There’s more in town all week, our usual bevy of vocalists and instrumentalists from swing to free. Check Pamela’s calendar on Bebopified ( or the Twin Cities Jazz Society calendar ( or look for highlights on Jazz Police (

Coming soon: Ellen Lease, Pat Moriarty, Adam Linz and Phil Hey at Studio Z for some free improve on May 1st; Ricky Peterson and family at the AQ (4/30-5/1); Kelly Rossum and Phil Hey duo at the Clown Lounge (5/3); Rachele Ferrell at the Dakota (5/5-5/6); Laura Caviani’s salute to Mary Lou Williams at the AQ (5/7-8).
Photos (top to bottom): Snowblind (at the AQ 4/23-24); Clea Galhano of Alma Brasileira (at the Commodore Hotel, 4/25); "Blue" singers Katie Gearty, Rachel Holder and Nancy Harms (at the Capri, 4/25). (Photos by Andrea Canter)

Friday, April 16, 2010

The Lead Sheet: Twin Cities Jazz, April 16-22

© Andrea Canter

My allergies are keeping me inside during this gorgeous weather, but that just means jazz has no competition this weekend. Not that it would anyway—Chick Corea and Gary Burton? ‘Nuff said?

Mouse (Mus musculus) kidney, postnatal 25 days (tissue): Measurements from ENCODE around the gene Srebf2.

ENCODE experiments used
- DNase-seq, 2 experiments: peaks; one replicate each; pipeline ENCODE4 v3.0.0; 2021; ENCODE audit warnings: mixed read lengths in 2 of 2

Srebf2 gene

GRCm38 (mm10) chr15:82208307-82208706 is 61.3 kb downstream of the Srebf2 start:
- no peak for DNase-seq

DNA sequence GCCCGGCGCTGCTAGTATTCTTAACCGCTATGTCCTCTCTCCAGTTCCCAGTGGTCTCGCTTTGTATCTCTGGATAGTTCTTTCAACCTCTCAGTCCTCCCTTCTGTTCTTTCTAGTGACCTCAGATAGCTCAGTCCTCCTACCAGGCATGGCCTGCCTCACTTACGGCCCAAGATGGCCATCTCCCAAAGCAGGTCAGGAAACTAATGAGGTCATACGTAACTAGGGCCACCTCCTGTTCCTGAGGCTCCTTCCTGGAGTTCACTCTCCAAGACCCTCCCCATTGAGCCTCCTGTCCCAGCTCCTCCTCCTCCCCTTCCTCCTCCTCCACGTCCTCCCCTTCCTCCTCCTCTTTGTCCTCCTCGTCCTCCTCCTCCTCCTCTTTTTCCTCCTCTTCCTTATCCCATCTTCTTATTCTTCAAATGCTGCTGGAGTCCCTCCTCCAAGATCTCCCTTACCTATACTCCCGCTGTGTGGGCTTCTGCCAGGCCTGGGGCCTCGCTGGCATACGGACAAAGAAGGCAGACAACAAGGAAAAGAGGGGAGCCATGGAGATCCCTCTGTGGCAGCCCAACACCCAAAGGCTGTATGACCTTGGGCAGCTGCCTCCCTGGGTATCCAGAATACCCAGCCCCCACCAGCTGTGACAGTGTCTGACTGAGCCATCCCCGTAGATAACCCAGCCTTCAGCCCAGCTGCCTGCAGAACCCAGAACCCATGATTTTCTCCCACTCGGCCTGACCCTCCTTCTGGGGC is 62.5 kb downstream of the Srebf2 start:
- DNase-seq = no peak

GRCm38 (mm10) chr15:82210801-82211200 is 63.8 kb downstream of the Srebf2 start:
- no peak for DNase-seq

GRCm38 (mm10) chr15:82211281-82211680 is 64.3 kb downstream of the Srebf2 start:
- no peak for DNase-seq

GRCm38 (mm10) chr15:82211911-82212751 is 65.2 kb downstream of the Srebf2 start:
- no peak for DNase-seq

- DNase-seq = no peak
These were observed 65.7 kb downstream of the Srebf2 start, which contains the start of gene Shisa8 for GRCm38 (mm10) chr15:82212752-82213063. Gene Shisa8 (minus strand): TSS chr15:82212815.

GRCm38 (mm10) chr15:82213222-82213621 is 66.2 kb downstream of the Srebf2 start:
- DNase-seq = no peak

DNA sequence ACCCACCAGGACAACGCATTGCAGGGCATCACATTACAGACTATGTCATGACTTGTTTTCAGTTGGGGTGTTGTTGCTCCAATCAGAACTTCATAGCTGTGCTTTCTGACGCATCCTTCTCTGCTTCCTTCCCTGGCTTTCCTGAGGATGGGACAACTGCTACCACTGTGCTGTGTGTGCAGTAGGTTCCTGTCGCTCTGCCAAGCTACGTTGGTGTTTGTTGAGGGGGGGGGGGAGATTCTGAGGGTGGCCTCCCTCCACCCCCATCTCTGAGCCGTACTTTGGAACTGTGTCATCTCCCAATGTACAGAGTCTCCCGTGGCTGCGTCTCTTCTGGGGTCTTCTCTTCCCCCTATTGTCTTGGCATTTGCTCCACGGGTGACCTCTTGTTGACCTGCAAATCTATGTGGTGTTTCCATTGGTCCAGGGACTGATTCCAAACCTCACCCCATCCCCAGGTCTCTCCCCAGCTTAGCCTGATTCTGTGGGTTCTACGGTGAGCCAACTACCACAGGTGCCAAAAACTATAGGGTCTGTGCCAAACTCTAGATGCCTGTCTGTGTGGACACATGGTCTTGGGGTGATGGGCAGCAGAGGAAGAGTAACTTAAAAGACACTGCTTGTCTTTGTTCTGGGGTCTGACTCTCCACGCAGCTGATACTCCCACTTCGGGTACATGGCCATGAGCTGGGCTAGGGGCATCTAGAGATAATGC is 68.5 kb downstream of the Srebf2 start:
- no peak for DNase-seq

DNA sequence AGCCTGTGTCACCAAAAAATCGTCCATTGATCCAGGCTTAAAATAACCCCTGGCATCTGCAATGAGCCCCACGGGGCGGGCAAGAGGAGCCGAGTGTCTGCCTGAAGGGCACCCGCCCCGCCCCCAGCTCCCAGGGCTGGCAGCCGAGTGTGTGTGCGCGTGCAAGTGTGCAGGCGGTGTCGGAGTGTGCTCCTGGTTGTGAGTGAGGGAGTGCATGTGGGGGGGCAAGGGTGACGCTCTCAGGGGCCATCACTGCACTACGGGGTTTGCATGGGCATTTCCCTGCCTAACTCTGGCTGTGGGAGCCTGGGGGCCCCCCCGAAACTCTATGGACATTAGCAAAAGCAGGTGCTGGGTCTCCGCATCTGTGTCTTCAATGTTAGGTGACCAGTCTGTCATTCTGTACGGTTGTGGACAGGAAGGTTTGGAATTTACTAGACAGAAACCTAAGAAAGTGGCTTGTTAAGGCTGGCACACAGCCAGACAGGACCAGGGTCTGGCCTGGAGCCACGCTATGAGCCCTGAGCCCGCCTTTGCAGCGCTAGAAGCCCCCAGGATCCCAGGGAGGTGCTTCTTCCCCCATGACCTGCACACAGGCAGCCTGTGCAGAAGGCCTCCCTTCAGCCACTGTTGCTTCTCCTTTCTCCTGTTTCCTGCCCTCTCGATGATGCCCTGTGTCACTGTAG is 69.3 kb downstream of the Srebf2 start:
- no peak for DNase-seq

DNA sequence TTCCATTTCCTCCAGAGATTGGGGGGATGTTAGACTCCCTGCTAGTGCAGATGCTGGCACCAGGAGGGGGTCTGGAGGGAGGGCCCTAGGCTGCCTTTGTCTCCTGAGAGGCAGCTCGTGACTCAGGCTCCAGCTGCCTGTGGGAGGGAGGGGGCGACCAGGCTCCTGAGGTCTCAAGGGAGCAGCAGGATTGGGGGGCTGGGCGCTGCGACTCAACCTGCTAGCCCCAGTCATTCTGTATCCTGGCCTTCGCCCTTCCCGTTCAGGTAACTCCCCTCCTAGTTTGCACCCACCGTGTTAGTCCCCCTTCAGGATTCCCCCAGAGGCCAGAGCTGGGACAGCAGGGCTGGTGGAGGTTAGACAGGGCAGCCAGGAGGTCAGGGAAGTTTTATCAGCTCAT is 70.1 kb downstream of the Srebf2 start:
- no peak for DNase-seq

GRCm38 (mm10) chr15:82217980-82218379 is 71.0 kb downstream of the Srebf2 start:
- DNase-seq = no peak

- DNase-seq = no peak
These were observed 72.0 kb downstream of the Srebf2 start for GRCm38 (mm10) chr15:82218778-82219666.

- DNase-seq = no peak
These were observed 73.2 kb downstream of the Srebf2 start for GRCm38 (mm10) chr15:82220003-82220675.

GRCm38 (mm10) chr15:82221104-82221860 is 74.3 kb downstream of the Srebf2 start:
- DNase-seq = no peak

This will be Chick Corea’s second visit to the Dakota in little more than six months, but it has been about five years since Gary Burton came around. And when did we last see Corea and Burton together here? I remember a gig, maybe at Walker or Guthrie, in the 90s? For nearly 40 years, this has been of the most exciting pairings in modern music. Their first performances together in 1972 led to the landmark recording, Crystal Silence; in 2008 the pair released the Grammy winning-double CD, The New Crystal Silence. This weekend (4/16-17) at the Dakota should bring back memories and generate some new ones.